The Cyrkle: Tom Dawes (vocals, guitar, sitar, bass); Don Dannemann (vocals, guitar); Michael Losekamp (keyboards); Marty Fried (drums, percussion).
Additional personnel includes: John Simon (keyboards); Bobby Gregg, Buddy Saltzman, Ray Baretto (percussion).
Recorded in New York, New York in 1966 & 1967. Originally released on Columbia (9432). Includes liner notes by Domenic Priore.
Digitally remastered by Bob Irwin (Sundazed Studios, Coxsackie, New York).
Personnel: Tom Dawes (guitar, sitar); Don Danneman (guitar); Michael Losekamp, John Simon (keyboards); Marty Fried (drums, congas, cowbells, finger cymbals, tambourine, triangle, percussion, gong); Buddy Salzman, Buddy Saltzman, Ray Barretto, Bobby Gregg (percussion).
Audio Mixer: Roy Halee.
Liner Note Author: Domenic Priore.
Recording information: 09/09/1966-11/22/1967.
Photographers: Ric Zannitto; Tom Dawes.
Arrangers: Don Danneman; The Cyrkle; Charles Calello.
Though it lacks either of the band's two enduring 1966 Top 20 hits, and oldies' staples "Red Rubber Ball" and "Turn Down Day," it's actually the 1967 second LP, Neon, that's the best of the two proper Cyrkle LPs. It opens with their finest original, Dawes and Don Dannemann's "Don't Cry, No Fears, No Tears Comin' Your Way" (with period sitar leads), and takes in the tasteful Burt Bacharach/Hal David-written pop of "It Doesn't Matter Anymore," the catchy, zippy, "Our Love Affair's in Question," and another Simon-donated gem, "I Wish You Could be Here." These all feature their sinewy, ever-present harmonies, light strumming, and unaffected enthusiasm.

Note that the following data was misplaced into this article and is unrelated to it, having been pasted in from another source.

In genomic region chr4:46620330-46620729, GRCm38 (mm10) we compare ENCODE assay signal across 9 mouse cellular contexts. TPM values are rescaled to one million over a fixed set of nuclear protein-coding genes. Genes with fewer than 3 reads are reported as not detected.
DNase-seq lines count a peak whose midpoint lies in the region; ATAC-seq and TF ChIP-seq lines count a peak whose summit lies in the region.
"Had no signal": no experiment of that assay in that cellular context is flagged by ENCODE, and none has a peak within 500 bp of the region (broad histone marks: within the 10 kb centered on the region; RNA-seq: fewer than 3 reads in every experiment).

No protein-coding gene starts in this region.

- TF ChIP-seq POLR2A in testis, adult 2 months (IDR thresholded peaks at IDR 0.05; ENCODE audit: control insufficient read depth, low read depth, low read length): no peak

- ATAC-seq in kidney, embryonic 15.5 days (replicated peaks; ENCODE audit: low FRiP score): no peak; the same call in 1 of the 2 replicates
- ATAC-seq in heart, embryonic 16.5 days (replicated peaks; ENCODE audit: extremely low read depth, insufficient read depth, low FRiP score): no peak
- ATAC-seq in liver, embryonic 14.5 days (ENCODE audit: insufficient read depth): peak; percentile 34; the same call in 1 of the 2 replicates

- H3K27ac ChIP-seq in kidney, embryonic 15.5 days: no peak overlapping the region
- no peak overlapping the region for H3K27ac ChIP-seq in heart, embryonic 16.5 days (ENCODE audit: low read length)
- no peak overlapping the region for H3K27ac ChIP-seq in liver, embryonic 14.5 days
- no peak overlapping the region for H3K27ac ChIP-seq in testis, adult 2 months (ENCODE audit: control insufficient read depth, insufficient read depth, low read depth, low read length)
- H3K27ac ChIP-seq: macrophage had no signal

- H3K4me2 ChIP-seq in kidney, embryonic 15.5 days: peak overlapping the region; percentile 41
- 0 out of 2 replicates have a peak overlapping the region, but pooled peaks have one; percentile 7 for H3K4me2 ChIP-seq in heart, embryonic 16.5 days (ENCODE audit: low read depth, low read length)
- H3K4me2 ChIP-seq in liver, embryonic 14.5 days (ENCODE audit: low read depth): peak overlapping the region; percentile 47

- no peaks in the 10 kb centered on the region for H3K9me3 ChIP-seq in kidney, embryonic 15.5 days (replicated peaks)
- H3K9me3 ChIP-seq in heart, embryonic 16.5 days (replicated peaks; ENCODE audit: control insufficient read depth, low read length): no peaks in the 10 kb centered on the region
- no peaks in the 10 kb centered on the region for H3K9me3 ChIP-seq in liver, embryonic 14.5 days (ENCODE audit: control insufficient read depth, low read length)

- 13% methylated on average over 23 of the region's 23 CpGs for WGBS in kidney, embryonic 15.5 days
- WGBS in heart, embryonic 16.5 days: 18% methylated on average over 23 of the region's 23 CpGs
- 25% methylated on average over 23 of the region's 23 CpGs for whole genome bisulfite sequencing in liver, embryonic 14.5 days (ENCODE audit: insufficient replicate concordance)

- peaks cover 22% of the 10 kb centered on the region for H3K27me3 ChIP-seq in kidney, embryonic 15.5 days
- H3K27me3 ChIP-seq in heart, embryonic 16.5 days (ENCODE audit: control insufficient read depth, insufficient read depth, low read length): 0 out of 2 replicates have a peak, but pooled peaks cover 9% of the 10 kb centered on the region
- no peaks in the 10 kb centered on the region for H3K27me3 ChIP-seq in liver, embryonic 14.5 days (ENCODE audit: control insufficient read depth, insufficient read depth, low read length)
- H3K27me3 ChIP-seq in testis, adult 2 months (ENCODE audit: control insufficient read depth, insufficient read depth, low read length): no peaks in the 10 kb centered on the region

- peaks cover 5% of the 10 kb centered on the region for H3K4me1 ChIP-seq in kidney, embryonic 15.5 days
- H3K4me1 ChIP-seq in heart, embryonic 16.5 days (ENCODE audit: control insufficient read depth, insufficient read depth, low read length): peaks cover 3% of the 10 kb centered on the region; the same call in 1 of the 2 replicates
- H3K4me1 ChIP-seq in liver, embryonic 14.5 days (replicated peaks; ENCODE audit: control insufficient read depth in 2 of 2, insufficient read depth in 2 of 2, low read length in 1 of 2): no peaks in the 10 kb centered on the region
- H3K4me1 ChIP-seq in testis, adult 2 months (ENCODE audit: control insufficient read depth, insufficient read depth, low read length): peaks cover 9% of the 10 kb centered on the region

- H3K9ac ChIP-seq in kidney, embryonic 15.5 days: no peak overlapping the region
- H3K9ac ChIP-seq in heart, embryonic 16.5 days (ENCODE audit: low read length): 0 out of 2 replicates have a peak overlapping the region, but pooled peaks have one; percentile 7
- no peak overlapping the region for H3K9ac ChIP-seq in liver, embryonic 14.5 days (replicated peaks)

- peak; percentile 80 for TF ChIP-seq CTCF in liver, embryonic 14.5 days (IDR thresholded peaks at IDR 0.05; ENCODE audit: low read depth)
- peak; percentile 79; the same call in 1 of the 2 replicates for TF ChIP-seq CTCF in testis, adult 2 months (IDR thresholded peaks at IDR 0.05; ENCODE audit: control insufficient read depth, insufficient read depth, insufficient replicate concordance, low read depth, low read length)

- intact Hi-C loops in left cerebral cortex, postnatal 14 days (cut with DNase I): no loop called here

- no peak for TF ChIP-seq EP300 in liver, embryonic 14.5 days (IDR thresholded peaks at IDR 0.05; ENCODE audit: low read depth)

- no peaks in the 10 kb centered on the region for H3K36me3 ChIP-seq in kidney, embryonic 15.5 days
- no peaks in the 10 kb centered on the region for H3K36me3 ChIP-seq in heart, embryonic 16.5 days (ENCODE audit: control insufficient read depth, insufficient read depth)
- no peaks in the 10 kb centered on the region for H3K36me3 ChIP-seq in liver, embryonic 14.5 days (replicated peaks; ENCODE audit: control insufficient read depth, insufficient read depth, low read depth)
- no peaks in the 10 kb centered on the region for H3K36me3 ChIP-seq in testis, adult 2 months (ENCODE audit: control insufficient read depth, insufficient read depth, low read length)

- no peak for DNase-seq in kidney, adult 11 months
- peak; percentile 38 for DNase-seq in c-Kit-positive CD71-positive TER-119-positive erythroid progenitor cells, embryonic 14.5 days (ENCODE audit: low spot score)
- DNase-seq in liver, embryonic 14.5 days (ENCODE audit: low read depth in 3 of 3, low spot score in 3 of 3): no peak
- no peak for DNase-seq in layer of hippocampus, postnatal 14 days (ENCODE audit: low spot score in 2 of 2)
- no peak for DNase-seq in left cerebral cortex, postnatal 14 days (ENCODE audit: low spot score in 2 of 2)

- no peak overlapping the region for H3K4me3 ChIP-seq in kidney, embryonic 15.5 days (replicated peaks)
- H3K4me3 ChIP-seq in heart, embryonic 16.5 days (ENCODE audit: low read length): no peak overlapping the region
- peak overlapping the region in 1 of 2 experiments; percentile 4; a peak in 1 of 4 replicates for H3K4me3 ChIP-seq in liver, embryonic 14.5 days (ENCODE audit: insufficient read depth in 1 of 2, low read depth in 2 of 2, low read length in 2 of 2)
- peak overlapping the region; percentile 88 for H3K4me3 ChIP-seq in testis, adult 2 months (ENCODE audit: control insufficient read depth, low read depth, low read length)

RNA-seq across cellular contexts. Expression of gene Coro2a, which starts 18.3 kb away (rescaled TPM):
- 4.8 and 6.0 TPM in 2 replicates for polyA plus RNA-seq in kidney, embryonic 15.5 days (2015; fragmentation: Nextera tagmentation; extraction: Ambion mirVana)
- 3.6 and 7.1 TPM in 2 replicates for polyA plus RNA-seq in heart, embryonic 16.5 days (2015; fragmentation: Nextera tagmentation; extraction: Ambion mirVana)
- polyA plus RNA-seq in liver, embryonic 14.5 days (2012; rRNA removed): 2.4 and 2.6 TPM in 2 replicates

After it became clear by 1968 that the nation no longer had much use for clean boys making folk-pop singles, both writers Dawes and Dannemann went on to shockingly lucrative careers as TV commercial jungle writers, which they still pursue, three decades later. (Dawes even wrote "Coke Is It" and the infamous '70s howler, "Plop Plop Fizz Fizz" Alka-Selzer ad!!!) They even did one reunion show, a Lafayette College homeless benefit, in the 1980s. You can tell from their old music they were always a bunch of nice guys who just really liked to play catchy, sunny, cheeky, friendly pop music, and if you listen closely, the stuff can be oddly satisfying. ~ Jack Rabid